Wednesday, February 27
Ballpark renamed 'Astros Field' for now
HOUSTON -- The Houston Astros have bought back the rights to the name of "Enron Field" and will call their ballpark "Astros Field" until a new sponsor can be found, the club announced Wednesday.
The team will pay $2.1 million for the naming rights, which Enron agreed to buy for $100 million over 30 years. Despite its bankruptcy filing in December, the financially beleaguered energy company was current on its ballpark payments through Aug. 31.
"Its time to move forward," Astros owner Drayton McLane Jr. said Wednesday. "I am very happy that we have been able to reach this settlement and put this issue behind us."
The deal still must be finalized by the federal bankruptcy court in New York that is handling the Enron case.
Earlier this month, the Astros told the bankruptcy court that continuing to play at a ballpark named Enron Field was hurting the team because notoriety stemming from Enron's collapse and subsequent accounting scandal.
"Because the Enron name blankets the stadium, thousands of people who have been adversely affected by the Enron collapse are being reminded on a daily basis of this continuing tragedy," the team wrote in its Feb. 5 filing to the court handling Enron's bankruptcy case.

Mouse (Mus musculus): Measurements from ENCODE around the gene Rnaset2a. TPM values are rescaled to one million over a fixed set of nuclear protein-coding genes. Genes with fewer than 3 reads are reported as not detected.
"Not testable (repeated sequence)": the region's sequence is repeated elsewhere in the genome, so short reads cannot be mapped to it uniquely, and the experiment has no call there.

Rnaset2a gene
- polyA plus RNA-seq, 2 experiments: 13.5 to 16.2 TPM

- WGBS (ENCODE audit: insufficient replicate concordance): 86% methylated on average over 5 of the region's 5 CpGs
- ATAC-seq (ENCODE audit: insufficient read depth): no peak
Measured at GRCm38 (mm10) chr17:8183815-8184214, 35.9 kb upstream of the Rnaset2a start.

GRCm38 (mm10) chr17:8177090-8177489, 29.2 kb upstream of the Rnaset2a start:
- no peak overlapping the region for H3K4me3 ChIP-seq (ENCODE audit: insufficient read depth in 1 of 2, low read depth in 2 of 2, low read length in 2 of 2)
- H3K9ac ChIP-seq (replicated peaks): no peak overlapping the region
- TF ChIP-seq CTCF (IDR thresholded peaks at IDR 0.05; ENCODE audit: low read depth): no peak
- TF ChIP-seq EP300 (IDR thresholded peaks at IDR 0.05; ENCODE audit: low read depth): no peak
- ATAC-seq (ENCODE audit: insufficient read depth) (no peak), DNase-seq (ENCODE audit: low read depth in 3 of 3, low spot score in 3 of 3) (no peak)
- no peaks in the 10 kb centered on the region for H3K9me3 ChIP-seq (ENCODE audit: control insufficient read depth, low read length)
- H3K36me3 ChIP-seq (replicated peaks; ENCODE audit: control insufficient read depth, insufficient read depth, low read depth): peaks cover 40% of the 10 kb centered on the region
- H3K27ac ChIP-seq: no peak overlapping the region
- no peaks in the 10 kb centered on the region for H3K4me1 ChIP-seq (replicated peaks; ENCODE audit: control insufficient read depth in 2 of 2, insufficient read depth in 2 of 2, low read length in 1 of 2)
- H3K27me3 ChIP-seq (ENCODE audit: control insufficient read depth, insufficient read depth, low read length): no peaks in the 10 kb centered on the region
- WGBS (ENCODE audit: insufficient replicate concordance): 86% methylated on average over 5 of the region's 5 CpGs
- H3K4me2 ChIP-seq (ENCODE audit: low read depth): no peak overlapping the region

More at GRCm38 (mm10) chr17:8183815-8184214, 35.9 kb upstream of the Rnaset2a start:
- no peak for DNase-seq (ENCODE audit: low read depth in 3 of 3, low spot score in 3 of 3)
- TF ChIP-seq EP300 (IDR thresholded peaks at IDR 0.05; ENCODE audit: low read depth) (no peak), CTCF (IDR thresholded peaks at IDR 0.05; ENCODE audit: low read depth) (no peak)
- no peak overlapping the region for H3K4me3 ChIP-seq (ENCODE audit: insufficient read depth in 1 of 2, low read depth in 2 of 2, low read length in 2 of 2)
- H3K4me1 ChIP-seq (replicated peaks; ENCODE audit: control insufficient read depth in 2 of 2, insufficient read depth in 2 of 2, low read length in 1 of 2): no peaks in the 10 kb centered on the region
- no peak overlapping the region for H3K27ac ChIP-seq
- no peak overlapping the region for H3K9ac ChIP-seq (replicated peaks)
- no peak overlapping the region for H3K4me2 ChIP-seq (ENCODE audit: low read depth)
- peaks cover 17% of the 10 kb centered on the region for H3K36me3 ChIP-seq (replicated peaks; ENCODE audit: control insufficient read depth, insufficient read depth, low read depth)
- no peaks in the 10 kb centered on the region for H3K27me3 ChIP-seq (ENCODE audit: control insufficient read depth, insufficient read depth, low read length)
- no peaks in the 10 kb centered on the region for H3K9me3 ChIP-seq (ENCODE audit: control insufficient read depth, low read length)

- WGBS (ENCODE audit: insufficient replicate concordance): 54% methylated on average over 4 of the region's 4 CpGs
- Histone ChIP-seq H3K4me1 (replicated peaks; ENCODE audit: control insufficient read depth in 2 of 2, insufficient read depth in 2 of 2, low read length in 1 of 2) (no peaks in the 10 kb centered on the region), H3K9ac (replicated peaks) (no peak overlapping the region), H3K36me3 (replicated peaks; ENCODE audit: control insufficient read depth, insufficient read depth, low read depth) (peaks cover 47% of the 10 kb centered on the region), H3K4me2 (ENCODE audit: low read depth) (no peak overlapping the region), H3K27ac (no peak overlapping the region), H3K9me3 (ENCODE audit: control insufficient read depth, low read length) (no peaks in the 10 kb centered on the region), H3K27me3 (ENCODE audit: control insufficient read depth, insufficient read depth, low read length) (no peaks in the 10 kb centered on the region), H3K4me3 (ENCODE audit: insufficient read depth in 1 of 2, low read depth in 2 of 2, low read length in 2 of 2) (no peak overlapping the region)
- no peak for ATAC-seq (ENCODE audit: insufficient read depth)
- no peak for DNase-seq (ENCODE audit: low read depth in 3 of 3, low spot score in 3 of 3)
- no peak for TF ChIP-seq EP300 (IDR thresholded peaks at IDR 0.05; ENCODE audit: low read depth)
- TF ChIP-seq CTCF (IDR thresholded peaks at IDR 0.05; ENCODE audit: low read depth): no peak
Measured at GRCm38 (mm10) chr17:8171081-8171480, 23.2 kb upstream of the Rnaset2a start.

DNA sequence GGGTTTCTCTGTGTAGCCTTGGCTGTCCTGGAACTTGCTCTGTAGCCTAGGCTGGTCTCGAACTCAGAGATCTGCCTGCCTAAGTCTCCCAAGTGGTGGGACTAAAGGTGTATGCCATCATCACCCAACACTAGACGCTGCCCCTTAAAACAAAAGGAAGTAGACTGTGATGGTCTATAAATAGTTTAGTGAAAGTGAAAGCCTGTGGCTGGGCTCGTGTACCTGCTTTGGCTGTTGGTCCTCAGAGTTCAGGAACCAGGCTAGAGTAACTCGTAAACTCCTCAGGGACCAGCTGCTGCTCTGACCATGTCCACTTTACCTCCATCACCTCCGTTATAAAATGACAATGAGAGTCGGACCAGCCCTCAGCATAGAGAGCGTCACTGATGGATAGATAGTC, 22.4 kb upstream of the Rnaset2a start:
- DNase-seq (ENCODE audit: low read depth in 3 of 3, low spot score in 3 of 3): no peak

Enron made three annual payments totaling $10.25 million toward the naming rights deal. The company also remained current on its $200,000 payment for a suite and box seats, which were part of the naming rights deal.
Enron countered in its own filing this week that there was no provision in the contract that allows the team to back out unilaterally.
"The naming rights agreement does not contain any provision that would allow (the Astros) to terminate the contract based upon the current controversies surrounding Enron's financial affairs," Enron said Tuesday.
A hearing on the dispute was scheduled for later Wednesday in New York.
The 1999 naming rights agreement put the name of Enron, then growing into one of the nation's largest corporations in terms of revenue, on the ballpark built across downtown from its headquarters.
Kenneth Lay, then Enron's chairman, had been instrumental in building a coalition of business support to build the stadium and keep the Astros from moving away. Lay threw out the first pitch at the park's inaugural game in 2000.
As part of the deal, Enron's name has been branded on all exterior and interior signage and everything from game day staff members' uniforms to cups, napkins, plates and the tickets.